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- Does a series based on an established work make a difference in your reading decision? Not as much can be new and exciting since it can't deviate too much from the source.
- Does you knowing how it's supposed to end make a difference?
- Does it make a difference that it's derivative and not the source? (Like manga that's based off an anime)
- Does it make a difference that the source is Western literature?
PS: You got 2.5 hours to kill? Here's the magnum opus on why Lion King wasn't a copy of Kimba the White Lion:
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Question: Your experience with COVID-19
I don't have it, but I know a family member or friend who does/did have it - votes: 1007 (19.6%)
I don't have it and none of my family members or friends have it so far - votes: 3658 (71%)
I think I have/had it, but I'm not sure - votes: 360 (7%)
I had it, but I recovered - votes: 66 (1.3%)
I currently have it - votes: 59 (1.1%)
There were 5150 total votes.
The poll ended: June 27th 2020
And just this last week, the US has had a huge spike in cases. Just great...
» residentgrigo on June 27th, 2020, 2:08am
Hundreds of anime or manga are based on western literature. Les Miserables (ARAI Takahiro) for example and the anime by Gonzo is a rare 10/10.
The best adaptation of Alexandre Dumas to this day.
Edit: The 4/4 Roger Ebert review for the 2002 Metropolis anime film that loosely adapted both the Tezuka manga and the Fritz Lang film:
I give it a 7/10. Even Studio Ghibli adapted westerns works. Their next film will again do just that:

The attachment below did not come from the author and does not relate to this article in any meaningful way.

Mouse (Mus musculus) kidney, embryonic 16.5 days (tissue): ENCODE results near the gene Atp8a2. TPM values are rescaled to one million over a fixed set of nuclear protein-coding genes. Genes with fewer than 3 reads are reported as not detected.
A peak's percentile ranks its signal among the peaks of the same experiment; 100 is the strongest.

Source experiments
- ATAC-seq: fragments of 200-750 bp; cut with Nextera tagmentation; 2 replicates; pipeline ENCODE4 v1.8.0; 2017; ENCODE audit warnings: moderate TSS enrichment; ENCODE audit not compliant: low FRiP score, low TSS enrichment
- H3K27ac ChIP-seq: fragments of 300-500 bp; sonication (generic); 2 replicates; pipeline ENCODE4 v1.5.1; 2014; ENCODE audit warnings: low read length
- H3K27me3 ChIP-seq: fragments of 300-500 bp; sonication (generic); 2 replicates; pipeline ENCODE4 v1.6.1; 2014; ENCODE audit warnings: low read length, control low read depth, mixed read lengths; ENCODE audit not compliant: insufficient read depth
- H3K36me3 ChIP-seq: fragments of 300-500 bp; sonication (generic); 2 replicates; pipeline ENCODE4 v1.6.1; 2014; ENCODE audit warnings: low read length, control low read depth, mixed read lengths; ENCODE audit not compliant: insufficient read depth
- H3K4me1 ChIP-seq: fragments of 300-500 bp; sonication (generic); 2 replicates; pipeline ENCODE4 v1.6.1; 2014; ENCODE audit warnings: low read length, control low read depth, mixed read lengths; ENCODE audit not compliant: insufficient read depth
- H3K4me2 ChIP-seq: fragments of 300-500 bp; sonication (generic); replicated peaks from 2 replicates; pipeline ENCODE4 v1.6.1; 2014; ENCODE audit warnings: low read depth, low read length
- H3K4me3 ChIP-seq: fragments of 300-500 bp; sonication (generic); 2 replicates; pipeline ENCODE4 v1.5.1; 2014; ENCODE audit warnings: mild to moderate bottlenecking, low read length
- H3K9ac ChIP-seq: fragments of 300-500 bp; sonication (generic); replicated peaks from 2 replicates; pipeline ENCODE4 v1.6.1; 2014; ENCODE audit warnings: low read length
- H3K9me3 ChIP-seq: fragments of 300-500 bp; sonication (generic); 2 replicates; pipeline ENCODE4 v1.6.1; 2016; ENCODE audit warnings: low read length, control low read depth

» Trimutius on June 27th, 2020, 4:31am
» kurotaito on June 27th, 2020, 5:06am
I want to say if the manga is just heavily influenced by another work, thats a different story. For example, using literary references and even character names and settings, could be possible and I might read. Basically, if the author is revisiting an old tale, its a hard no. If the author is spinning a new narrative, its a read. Thinking about the movie "Hoodwinked" or "Lore Olympus".
» KaoriNite on June 27th, 2020, 5:07am
» calstine on June 27th, 2020, 6:30am
I'm making an exception for the manga versions of H. P. Lovecraft novels that are being scanlated recently, though, because I found the original stories very dry in terms of writing style, plus horror is just that much more impactful with visual accompaniment.
» zarlan on June 27th, 2020, 8:09am
I can totally sympathise with that. I dunno about those works, in particular, haven't read them (and not going to), but I tried to read Gulliver's Travels, the original book, once
...and I simply couldn't.
Interesting and fun stuff, sure, but written in such an insufferably boring way...
» VawX on June 27th, 2020, 7:00am
But if it's like Spider-man Fake Red which the mangaka add chunks to the story then it sure is pretty interesting mmm...
» licorice on June 27th, 2020, 8:00am
» zarlan on June 27th, 2020, 8:03am